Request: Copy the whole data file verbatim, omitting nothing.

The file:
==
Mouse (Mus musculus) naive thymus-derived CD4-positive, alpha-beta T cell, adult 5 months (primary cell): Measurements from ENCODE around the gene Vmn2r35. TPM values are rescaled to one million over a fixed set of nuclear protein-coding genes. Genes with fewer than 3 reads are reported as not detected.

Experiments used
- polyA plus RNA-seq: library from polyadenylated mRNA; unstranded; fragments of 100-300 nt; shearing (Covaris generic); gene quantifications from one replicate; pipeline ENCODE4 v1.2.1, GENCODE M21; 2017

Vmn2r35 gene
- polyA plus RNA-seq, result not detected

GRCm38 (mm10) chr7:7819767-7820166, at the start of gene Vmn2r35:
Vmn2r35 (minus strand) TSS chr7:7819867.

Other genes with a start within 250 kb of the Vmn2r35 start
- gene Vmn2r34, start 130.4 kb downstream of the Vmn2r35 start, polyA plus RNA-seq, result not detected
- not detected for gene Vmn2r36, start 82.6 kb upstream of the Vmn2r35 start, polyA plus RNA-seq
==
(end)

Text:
Mouse (Mus musculus) naive thymus-derived CD4-positive, alpha-beta T cell, adult 5 months (primary cell): Measurements from ENCODE around the gene Vmn2r35. TPM values are rescaled to one million over a fixed set of nuclear protein-coding genes. Genes with fewer than 3 reads are reported as not detected.

Experiments used
- polyA plus RNA-seq: library from polyadenylated mRNA; unstranded; fragments of 100-300 nt; shearing (Covaris generic); gene quantifications from one replicate; pipeline ENCODE4 v1.2.1, GENCODE M21; 2017

Vmn2r35 gene
- polyA plus RNA-seq, result not detected

GRCm38 (mm10) chr7:7819767-7820166, at the start of gene Vmn2r35:
Vmn2r35 (minus strand) TSS chr7:7819867.

Other genes with a start within 250 kb of the Vmn2r35 start
- gene Vmn2r34, start 130.4 kb downstream of the Vmn2r35 start, polyA plus RNA-seq, result not detected
- not detected for gene Vmn2r36, start 82.6 kb upstream of the Vmn2r35 start, polyA plus RNA-seq